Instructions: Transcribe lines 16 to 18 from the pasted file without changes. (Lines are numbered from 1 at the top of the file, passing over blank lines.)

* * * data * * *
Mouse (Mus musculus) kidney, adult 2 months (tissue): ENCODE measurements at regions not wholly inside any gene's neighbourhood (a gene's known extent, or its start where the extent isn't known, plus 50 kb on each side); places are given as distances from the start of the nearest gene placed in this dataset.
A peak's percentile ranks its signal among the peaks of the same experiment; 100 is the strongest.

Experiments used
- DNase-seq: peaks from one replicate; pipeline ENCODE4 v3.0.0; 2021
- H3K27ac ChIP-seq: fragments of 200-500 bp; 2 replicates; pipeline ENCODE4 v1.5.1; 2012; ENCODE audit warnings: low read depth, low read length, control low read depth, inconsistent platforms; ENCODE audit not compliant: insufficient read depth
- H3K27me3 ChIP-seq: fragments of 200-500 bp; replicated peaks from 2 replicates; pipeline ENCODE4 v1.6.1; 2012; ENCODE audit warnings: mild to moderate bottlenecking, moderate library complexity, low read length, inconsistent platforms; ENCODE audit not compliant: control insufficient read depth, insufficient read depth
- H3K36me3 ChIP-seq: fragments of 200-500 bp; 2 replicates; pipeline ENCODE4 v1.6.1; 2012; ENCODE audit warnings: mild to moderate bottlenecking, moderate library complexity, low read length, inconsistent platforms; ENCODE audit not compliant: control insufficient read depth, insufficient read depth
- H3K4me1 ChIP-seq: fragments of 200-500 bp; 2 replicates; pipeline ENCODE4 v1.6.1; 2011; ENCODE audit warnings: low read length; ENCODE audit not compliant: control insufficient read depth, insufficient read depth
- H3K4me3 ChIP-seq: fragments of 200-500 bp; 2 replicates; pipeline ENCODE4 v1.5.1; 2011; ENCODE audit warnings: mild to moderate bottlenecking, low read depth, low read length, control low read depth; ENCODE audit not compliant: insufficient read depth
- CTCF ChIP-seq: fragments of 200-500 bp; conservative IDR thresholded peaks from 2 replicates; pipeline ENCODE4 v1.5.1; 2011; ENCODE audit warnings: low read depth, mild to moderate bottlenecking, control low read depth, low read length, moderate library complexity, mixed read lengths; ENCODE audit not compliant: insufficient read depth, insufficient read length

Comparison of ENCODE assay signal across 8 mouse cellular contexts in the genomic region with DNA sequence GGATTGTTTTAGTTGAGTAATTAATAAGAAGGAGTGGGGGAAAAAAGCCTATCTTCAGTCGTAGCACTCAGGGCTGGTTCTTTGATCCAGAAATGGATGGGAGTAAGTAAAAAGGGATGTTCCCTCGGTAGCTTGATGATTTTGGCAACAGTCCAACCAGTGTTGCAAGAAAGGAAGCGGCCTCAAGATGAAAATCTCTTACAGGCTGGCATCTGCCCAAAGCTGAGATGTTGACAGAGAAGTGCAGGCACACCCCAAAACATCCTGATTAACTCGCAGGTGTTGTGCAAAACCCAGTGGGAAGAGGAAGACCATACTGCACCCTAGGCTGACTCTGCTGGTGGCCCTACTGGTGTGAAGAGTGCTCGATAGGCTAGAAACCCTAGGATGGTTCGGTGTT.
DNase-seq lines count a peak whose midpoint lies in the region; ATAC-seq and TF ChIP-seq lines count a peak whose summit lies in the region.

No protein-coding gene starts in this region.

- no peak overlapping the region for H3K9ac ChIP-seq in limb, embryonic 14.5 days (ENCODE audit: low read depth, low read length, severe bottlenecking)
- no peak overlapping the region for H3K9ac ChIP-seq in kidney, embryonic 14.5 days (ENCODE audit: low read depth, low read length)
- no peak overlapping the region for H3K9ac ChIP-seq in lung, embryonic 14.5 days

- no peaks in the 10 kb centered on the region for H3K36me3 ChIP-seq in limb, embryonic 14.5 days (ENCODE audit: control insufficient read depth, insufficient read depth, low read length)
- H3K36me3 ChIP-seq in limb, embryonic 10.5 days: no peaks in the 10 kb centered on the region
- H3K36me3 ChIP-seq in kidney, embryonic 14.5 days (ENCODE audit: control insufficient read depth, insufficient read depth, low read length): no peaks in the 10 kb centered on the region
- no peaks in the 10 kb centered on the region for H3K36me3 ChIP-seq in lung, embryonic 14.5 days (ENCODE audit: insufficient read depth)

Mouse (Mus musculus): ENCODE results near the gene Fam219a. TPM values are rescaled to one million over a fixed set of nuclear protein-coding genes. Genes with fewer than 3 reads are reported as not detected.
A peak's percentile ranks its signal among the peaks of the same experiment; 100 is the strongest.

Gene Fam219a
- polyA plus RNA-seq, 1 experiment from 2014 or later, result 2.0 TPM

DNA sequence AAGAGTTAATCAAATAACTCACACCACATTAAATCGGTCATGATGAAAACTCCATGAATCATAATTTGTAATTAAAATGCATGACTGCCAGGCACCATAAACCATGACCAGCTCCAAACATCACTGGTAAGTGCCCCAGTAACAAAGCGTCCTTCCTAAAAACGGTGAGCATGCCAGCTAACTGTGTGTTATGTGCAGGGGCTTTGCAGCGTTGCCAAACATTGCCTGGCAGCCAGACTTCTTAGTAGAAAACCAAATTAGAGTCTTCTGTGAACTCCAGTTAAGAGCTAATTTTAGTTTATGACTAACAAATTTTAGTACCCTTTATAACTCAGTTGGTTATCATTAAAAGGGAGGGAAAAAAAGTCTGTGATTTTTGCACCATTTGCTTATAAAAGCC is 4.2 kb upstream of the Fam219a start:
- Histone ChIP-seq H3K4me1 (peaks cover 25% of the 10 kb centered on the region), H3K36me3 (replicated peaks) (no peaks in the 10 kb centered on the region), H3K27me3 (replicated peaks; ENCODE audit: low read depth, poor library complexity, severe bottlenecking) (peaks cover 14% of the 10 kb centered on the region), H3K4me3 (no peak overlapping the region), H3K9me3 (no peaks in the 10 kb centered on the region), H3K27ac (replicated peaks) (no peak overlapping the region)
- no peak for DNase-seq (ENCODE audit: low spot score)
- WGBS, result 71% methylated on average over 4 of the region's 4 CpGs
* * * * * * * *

- no peak overlapping the region for H3K9ac ChIP-seq in lung, embryonic 14.5 days

- no peaks in the 10 kb centered on the region for H3K36me3 ChIP-seq in limb, embryonic 14.5 days (ENCODE audit: control insufficient read depth, insufficient read depth, low read length)
- H3K36me3 ChIP-seq in limb, embryonic 10.5 days: no peaks in the 10 kb centered on the region